Never mind the soul-searching panels, the well-meaning initiatives, or the Fempire. According to a new report, the situation for women in Hollywood is actually worsening. Also, guess which has more women writers on staff: 24 or The Sarah Silverman Program?
Trick question. They both have zero.
According to the Writers Guild of America's 2009 Hollywood Writers Report, which drew on self-reported data from its members, Hollywood writers rooms remain stubbornly homogeneous:
White males continue to dominate in both the film and television sectors. Women remain stuck at 28 percent of television employment and 18 percent of film employment. The minority share of film employment has been frozen at 6 percent since 1999, while the group's share of television employment actually declined to 9 percent since the last report. Although women and minorities closed the earnings gaps with white men in television a bit, the earnings gaps in film grew.
Male television writers outnumber women by about 2 to 1. That's still better than in film, where women's participation has actually dropped by a percentage point since the last report. In fact, the study says, from 2001 to 2007, while male film writers in Hollywood were increasing their average earnings by 31 percent (from $73,332 to $96,250) between 2001 and 2007, women's earnings declined 4.7 percent (from $60,000 to $57,151.)
What accounts for such a dramatic pay gap? The WGA's director of Diversity, Kim Myers, offered one theory over at Women & Hollywood:
Although this is somewhat anecdotal, in conversation with women screenwriters most attribute this fact to the type of films that are being developed at the studios. The emphasis is on tentpole movies and franchises – many of which are comic book or graphic novel adaptations. Action is the main focus of these movies. While there are many women screenwriters who have written and continue to write action movies, this is often seen as the province of male writers.
Insert your dude/tentpole joke of choice here.
The report also ranked 133 television shows that aired during the 2007-08 season (or that were written during it). Here's their list of the writing staffs with the highest proportion of women:
1. Showtime's The L Word (100 percent)
2. CBS's Cold Case (69.2 percent)
3. Showtime's Californification (66.7 percent)
4. The CW's Life is Wild (66.7 percent)
5. NBC's Lipstick Jungle (66.7 percent, tied.)
Only two of these shows are still on. But hey, at least now we've got Mad Men! (Seven of their nine writers are women, which would put them near the top of this list.)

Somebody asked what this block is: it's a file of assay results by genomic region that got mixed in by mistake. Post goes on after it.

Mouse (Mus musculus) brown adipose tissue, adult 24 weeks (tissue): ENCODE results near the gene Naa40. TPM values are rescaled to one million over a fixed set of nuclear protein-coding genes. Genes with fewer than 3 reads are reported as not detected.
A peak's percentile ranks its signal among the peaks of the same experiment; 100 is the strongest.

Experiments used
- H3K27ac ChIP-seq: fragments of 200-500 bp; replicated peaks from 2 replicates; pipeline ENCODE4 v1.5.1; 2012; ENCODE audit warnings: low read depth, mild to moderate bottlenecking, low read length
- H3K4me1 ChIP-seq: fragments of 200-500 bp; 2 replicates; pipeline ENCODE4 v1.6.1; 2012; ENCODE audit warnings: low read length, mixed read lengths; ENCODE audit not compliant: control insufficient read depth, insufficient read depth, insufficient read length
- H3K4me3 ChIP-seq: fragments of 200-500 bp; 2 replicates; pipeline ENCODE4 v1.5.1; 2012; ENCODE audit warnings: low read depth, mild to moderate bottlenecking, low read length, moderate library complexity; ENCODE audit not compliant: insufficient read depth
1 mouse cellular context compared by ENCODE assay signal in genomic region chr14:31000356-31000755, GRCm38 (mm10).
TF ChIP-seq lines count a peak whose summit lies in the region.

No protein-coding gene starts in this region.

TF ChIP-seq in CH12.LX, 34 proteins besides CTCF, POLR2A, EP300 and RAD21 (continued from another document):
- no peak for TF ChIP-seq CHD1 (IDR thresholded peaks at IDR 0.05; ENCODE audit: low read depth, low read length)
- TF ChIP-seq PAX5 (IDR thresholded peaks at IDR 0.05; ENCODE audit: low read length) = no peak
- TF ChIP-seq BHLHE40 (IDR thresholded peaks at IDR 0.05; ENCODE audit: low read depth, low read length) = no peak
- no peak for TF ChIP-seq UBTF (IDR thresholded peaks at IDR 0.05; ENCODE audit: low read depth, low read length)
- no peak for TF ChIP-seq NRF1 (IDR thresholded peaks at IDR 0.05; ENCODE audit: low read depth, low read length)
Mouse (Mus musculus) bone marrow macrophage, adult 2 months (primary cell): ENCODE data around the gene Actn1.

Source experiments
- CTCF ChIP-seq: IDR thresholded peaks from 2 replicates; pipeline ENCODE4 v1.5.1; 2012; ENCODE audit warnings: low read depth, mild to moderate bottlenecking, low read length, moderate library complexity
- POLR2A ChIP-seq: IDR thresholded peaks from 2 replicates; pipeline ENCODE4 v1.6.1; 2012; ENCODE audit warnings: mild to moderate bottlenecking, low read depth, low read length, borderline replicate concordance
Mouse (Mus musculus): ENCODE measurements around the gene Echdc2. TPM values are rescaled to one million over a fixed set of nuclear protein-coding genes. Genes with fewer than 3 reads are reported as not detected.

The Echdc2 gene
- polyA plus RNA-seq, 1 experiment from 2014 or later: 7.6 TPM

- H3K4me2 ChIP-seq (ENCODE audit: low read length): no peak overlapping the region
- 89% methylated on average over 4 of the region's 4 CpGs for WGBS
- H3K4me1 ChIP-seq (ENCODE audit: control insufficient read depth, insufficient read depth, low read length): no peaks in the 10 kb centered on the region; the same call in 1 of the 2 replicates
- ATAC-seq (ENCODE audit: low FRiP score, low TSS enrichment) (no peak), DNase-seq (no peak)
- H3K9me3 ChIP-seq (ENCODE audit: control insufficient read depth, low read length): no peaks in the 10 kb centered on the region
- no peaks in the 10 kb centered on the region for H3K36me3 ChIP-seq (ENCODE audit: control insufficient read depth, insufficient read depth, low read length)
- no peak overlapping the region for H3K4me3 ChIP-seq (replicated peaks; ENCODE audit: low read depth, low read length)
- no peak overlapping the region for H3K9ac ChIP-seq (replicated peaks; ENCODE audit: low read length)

Fourteen of the 133 shows had no women at all writing for them. And not all of them are the ones you'd think.
1. 24 (Fox)
2. American's Funniest Home Videos (ABC)
3. Burn Notice (USA)
4. The Closer (TNT)
5. Curb Your Enthusiasm (HBO)
6. Flight of the Conchords (HBO)
7. Futurama (Fox)
8. Monk (USA)
9. Quarterlife (Bravo)
10. Rescue Me (FX)
11. Sarah Silverman Program (Comedy Central)
12. The Tudors (Showtime)
13. The Wire (HBO)
14. Zoey 101 (Nick)
Yeah, that's right. Sarah Silverman's show, which begins its third season early next year, has no women writers. (The study obviously doesn't count Silverman herself, though she's also credited as a writer on IMDB. The show also has a few female producers listed.)
So what difference does this make, besides annoying the crap out of us? A recent academic study that scrutinized whether sex and nudity boosted either box office or critical claim (the gist: they don't) also noted that "the greater the participation of women, the more thought-provoking but the less violent and fear-inducing is the resulting cinematic product."
The study's authors actually quantified this by creating an index of indicators like "blood/gore, disrespectful/bad attitude, frightening/tense scenes, guns/weapons, jump scenes, scary/tense music, and violence" in 914 films released from 2001 to 2005. Films with more women working on them scored high on "tense family scenes" and "topics to talk about."
So hire women writers, Hollywood! So we have "topics to talk about." Besides "same shit, different day."